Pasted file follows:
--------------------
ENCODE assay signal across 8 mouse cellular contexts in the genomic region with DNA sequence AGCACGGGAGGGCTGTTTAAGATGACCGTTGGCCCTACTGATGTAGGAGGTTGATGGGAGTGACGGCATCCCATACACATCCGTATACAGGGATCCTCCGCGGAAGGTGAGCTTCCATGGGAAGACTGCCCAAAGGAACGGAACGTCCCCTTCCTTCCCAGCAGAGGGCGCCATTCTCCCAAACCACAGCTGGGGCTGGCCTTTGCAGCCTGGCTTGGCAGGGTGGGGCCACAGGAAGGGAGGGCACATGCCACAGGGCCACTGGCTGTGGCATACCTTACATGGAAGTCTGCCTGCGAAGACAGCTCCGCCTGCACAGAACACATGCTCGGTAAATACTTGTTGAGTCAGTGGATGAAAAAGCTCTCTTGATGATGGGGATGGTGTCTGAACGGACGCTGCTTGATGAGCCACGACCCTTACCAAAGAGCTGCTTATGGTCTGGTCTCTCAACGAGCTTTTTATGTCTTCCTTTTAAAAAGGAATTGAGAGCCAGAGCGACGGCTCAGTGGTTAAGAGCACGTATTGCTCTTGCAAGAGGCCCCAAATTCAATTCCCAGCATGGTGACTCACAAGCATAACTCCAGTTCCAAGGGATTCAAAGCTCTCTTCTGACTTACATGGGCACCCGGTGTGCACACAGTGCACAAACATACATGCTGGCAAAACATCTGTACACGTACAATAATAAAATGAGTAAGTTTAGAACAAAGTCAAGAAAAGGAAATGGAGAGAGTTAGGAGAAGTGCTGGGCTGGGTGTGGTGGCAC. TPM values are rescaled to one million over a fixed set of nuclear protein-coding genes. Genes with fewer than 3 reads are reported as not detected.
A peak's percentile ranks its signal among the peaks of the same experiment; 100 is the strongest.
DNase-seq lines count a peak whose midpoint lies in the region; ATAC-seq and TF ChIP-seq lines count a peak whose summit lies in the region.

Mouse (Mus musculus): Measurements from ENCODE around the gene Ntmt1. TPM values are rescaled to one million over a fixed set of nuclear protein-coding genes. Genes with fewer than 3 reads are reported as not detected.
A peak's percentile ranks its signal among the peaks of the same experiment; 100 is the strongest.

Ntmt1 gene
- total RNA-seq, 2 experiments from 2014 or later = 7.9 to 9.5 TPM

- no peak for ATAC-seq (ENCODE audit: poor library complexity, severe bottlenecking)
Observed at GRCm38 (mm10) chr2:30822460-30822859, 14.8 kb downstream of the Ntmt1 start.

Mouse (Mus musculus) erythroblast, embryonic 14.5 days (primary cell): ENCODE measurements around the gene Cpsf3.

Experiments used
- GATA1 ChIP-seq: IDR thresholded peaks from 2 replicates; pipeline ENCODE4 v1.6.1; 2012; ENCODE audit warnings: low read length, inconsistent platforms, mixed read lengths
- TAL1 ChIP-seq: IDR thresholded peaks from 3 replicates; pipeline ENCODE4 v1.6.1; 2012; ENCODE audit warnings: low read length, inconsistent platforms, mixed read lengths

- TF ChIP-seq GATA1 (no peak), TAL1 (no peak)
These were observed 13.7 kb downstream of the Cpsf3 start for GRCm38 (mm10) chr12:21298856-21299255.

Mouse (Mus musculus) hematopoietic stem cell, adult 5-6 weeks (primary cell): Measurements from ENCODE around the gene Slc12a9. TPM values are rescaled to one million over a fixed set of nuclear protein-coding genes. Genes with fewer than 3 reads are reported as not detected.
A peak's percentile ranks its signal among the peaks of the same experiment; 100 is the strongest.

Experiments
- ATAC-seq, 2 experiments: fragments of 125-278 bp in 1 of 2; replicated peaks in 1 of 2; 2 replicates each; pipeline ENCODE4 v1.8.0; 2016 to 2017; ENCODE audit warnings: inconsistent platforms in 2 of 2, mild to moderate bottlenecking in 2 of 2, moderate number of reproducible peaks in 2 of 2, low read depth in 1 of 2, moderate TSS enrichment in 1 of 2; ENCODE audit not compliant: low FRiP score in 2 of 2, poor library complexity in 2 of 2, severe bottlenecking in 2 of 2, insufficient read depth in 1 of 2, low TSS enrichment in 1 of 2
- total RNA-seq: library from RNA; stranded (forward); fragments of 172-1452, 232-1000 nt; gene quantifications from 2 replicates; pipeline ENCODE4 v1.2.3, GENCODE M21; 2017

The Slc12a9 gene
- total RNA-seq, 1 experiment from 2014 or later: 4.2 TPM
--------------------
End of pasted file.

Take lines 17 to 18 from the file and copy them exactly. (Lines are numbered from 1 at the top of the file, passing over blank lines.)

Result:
A peak's percentile ranks its signal among the peaks of the same experiment; 100 is the strongest.

Experiments